By Farah Khalique
French wine company, Domaine Chanzy, is using online equity crowdfunding platform Seedrs to raise £1.9 million and list on London's AIM, the exchange for smaller, growing companies.
Domaine Chanzy has raised over a third of its target - more than £675,000. How does this differ from a traditional IPO, and what can other new and growing companies (NGCs) glean from this offering?
A traditional IPO means hiring a corporate broker to sit between your company and stock market, and usually embarking on a roadshow to drum up investor interest and investment. Investors need to have a brokerage account, so brokers will typically target high net worth individuals and large, institutional investors. The man on the street doesn't get a look in.
A crowdfunding IPO means that anyone can become a shareholder in a company at the click of a button. In the case of Domaine Chanzy, Seedrs is taking on the role of broker and promoting the campaign through its website and press coverage.
Companies that go down this route can target a much wider audience and avoid the bureaucracy of a traditional IPO.
They can't eliminate fees, however. Seedrs charges a one-off 7.5 per cent fee of the total funds raised, but any company that raises over £500,000 can negotiate a smaller fee, says chief investment officer Thomas Davies.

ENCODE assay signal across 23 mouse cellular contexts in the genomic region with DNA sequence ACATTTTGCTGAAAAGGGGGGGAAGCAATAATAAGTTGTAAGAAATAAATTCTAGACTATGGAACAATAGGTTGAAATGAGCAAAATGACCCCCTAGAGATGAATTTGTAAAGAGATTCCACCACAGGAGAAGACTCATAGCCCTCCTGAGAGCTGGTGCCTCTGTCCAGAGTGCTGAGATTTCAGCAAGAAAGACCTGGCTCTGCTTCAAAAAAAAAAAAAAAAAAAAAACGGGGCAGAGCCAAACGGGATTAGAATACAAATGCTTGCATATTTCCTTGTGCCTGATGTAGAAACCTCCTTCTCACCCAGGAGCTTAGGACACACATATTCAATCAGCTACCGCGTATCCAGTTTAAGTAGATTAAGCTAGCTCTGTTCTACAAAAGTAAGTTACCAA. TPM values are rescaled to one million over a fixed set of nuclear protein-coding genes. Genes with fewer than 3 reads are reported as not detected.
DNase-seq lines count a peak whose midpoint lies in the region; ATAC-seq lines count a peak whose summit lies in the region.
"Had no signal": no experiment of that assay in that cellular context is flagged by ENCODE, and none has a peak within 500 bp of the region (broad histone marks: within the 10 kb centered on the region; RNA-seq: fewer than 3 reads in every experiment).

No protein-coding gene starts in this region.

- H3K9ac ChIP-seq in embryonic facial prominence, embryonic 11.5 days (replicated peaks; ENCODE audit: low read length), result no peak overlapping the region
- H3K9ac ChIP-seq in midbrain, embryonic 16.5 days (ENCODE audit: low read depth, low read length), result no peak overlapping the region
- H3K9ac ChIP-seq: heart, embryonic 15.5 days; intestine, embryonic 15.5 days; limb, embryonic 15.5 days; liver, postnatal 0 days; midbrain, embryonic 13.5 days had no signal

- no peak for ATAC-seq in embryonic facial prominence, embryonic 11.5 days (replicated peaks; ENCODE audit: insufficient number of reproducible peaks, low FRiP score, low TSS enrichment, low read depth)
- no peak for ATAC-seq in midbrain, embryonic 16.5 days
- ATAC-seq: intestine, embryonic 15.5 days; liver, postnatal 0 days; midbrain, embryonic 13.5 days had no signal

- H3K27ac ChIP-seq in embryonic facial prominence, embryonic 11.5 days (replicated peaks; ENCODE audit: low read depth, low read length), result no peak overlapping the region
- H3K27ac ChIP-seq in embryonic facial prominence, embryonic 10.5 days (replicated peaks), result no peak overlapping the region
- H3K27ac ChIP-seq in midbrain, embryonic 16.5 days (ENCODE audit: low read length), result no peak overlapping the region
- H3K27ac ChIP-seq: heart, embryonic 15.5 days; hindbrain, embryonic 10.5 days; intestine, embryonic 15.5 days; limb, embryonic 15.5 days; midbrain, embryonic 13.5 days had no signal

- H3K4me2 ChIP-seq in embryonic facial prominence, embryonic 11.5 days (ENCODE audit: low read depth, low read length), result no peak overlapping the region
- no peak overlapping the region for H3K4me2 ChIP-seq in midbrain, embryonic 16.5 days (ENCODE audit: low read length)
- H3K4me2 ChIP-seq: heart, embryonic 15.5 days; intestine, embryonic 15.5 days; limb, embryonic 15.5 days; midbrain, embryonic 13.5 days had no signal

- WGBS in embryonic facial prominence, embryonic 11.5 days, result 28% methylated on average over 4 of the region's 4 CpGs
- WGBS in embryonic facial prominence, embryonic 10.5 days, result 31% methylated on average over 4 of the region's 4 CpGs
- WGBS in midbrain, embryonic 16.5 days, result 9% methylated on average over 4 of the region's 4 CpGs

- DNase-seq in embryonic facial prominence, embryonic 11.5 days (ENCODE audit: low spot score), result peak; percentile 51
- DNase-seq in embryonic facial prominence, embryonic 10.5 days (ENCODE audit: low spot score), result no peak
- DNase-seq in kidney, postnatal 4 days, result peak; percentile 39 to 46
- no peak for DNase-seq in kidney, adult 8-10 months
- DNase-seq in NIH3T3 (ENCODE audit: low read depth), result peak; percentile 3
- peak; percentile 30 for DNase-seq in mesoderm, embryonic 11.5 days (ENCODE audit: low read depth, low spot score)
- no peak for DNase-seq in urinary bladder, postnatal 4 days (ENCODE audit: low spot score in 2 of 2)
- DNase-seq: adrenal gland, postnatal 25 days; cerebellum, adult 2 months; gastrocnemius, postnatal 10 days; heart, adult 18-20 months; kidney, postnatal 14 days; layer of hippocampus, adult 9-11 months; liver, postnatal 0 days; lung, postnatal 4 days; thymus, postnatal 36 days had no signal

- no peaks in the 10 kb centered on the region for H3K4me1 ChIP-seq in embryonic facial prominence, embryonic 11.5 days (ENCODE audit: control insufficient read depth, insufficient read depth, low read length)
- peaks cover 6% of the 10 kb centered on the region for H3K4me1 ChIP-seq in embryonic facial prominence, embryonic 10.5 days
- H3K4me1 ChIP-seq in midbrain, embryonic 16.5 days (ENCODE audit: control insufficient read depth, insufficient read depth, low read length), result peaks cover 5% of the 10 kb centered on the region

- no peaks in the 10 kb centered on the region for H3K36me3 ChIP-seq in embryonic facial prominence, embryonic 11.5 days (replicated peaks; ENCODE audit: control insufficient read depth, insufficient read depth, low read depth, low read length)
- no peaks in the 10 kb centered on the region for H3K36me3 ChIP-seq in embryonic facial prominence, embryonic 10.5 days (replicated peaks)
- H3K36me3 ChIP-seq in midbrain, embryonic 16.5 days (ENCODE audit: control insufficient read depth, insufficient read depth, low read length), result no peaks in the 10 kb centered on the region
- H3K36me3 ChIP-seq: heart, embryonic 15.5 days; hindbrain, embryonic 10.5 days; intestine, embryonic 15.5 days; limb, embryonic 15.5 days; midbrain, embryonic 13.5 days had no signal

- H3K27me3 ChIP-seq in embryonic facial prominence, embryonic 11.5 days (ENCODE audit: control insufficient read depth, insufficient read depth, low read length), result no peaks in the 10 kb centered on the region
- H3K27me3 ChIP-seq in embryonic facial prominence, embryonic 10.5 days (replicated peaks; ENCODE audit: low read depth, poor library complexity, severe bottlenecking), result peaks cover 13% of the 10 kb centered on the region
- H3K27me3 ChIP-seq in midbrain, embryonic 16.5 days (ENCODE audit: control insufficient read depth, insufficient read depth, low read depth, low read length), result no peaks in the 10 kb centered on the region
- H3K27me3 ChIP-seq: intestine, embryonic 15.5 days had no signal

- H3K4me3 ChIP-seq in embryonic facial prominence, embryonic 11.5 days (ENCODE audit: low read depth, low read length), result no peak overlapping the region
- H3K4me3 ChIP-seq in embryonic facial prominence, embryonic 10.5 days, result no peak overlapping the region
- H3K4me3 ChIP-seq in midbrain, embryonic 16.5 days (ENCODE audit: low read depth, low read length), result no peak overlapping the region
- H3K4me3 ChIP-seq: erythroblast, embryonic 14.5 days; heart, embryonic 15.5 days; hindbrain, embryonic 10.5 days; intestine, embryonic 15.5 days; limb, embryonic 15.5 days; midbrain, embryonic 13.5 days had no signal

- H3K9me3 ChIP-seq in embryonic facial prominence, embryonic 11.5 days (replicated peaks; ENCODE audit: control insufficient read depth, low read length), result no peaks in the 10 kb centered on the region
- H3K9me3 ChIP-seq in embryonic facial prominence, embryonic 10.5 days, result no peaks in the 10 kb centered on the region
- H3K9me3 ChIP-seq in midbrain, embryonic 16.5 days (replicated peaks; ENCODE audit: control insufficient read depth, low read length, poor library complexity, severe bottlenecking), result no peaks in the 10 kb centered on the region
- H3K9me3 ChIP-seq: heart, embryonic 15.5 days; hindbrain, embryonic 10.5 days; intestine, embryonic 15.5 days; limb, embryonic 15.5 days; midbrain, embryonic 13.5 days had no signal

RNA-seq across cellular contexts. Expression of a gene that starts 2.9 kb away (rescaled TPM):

A crowdfunding IPO is ideal for companies that have an element of passion and an emotional connection with customers, such as a wine company or a luxury chocolate manufacturer. They can target their own customers to become shareholders and spread the word.
"It probably wouldn't work for a copper mining company, [because it's] difficult to have an emotional connection with it. Those companies are better off going round individual investors and getting cheques that way,” says Davies.
Farah Khalique is a freelance business and financial journalist, with a keen interest in writing about non-bank financing solutions that can help SMEs grow their business. She has written extensively about banking scandals and has made TV appearances on Sky News and The Wall Street Journal Live to comment on topical issues including money laundering and bankers’ bonuses. Follow her on Twitter.